Sunday, May 26, 2019



Kalamalka Press is pleased to announce the release of Angeline Schellenberg’s Dented Tubas, winner of the 2018 John Lent Poetry/Prose Award. Schellenberg is no stranger to literary accolades, her first book-length poetry collection, Tell Them It Was Mozart (Brick Books) won the Lansdowne Prize for Poetry, the Eileen McTavish Sykes Award for Best First Book, and the John Hirsch Award for Most Promising Manitoba Writer. Her writing has also appeared in numerous magazines, journals, and websites across Canada, and has been shortlisted for Arc Poetry Magazine’s “Poem of the Year.”

Hand-set by Writing & Publishing students at Okanagan College, Dented Tubas was printed in “The Bunker,” OC’s letterpress print shop.
To see images of the book & more details:
24pp. $25.00

2019 Call for Entries to the John Lent Poetry/Prose Award

With the deadline quickly approaching, we’re now accepting chapbook-length collections of poetry, short fiction or hybrids thereof for our eighth annual John Lent Poetry/Prose Award! Entrants should be in the early stages their writing careers, having not published more than two full-length books. The winning work will be published as a limited edition chapbook by Kalamalka Press, designed by Jason Dewinetz and printed by Writing & Publishing students in The Bunker, Okanagan College's Letterpress Print Shop.

Submissions must be postmarked by June 15, so head to the website to get all the details!

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Bite Harder Press is pleased to announce the release of its first fine press chapbook edition, Contusion. Contusion is a collection of poems from Sylvia Plath’s Ariel that play with the concepts of bruises and wounds in their imagery. This theme is echoed in the styling of the chapbook itself, which features unique, hand-painted blue and purple watercoloured covers on St. Armand Morseby paper. The poems are letterpress printed into handmade Khadi paper and are set in Garamont cast by Jim Rimmer. The edition is limited to 50 copies and is currently selling for $50.00 a piece.

Additionally, Bite Harder Press is having its first call for submissions. The press is looking for poems for its broadside series entitled The Feral Broadsheets. Poems should interact with the notion of ferality (not quite tame, not quite wild) though this theme can be broadly interpreted to mean a state of being in between. The author, in exchange for their work, will receive five of the letterpress-printed broadsheets to distribute, retain, or sell as they wish (edition is to be determined but likely around 60 copies). More information and instructions are available on our blog at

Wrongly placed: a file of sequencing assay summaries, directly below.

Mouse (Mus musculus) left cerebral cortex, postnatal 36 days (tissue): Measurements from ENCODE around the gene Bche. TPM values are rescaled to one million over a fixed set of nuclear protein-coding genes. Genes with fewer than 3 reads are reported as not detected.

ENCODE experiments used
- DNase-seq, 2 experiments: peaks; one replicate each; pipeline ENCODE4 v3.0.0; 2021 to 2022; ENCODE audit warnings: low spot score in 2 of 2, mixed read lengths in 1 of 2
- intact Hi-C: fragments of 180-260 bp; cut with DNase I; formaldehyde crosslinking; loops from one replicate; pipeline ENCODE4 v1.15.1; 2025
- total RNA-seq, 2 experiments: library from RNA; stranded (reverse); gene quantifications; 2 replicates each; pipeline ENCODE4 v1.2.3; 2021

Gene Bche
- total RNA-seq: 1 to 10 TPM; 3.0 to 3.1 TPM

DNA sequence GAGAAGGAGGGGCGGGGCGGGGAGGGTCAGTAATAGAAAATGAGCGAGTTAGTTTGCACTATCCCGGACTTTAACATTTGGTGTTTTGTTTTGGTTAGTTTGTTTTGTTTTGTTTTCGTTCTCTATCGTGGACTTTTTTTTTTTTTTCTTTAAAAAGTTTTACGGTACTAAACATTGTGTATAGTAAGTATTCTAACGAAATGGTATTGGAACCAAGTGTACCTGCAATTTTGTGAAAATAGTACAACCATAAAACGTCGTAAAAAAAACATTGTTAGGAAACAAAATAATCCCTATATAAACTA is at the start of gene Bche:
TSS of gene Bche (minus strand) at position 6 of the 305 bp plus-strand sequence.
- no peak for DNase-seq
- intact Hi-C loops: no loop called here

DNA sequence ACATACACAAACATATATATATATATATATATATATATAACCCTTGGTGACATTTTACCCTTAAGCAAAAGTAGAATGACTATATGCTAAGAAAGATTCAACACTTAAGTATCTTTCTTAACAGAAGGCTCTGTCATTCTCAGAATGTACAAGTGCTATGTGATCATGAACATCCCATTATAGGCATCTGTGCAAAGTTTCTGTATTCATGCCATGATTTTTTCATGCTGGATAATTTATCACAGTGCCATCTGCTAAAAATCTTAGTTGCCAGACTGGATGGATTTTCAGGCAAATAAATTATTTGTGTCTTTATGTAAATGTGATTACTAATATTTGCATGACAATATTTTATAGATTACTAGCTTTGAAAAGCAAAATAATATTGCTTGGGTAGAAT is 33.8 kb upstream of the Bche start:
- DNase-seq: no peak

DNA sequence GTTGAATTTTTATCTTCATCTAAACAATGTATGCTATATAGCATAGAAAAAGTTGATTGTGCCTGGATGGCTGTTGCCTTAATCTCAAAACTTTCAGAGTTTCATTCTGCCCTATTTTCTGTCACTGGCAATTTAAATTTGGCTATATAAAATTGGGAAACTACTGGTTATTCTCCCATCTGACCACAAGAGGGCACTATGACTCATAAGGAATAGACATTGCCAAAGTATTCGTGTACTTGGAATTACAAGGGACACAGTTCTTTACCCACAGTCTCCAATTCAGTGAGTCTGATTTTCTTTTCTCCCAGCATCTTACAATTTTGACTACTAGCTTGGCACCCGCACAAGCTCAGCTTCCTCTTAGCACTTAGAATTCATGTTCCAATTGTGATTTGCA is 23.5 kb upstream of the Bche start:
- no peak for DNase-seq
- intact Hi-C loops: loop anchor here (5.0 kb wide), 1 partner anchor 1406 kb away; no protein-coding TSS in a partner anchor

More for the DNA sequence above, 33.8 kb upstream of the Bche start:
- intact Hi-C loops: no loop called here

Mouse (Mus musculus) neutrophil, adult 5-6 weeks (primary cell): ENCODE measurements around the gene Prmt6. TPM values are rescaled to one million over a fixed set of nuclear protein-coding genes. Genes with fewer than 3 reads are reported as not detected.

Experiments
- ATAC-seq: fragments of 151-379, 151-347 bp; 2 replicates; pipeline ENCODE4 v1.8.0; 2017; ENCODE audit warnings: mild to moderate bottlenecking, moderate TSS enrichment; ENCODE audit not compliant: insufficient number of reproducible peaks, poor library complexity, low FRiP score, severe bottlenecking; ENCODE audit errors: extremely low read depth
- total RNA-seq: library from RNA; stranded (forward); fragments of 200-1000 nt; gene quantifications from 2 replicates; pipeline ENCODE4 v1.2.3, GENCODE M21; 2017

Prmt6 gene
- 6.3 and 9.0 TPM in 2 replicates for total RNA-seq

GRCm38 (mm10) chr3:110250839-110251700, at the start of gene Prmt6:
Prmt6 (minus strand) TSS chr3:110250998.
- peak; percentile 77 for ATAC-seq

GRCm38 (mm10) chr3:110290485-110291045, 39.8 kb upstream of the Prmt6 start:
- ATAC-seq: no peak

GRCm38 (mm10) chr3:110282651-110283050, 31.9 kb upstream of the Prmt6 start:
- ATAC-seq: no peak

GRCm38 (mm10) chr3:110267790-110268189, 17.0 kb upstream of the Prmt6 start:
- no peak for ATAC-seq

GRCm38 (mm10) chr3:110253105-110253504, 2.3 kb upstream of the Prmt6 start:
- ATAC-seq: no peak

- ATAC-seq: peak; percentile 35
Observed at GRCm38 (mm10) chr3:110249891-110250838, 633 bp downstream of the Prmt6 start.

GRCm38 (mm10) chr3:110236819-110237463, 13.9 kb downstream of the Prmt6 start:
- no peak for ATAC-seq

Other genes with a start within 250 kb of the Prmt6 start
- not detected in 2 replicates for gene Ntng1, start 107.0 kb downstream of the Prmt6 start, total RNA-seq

Wednesday, May 22, 2019

On Writing #163 : Amy Lauren

On writing through the wound
Amy Lauren

Years of tutoring from friends, football coaches, and professors could not solve the way my brain scrambles numbers. Until I said my final goodbyes to math after college, the subject was always a painful one. People often assume math skills on my part because I’m a professional musician, and musicians are supposed to be good at math, they insist. Sure, the two subjects intersect, and even a basic chord involves mathematical concepts. Those are truths with which I play, express, and improvise on a daily basis. But as much as I can approach mathematical principles, I’ll never be able to work with numbers. The explicit, objective language of math eludes me, a young woman with a graduate degree who has had to blushingly count on her fingers in front of her boss. As it turns out, she could never quite escape numbers.

In college, ever the cliche, I was no less a mental health disaster than any other music student. This was in the Deep South, and when a lesbian at a religious college complains of excess worry and sadness, well, nobody thinks to look any deeper than that. The problem is plainly visible, staring you in the face with sunken cheekbones from sudden obsessive weight loss. Numbers, and all that.

In the wake of traumatic events, faded collections of images holed up in my cells, resurfacing uncontrollably when I tried to eat or sleep. Thankfully, it’s not so severe anymore. But if you ask me to recall the details of my trauma, like "what exactly happened," memory fails and words escape. It is the same helpless feeling as when I try to copy down a phone number and write a 6 where a 9 belongs. I’m reaching for something I can’t grasp, like reaching into a wound and expecting to pull out a date and time.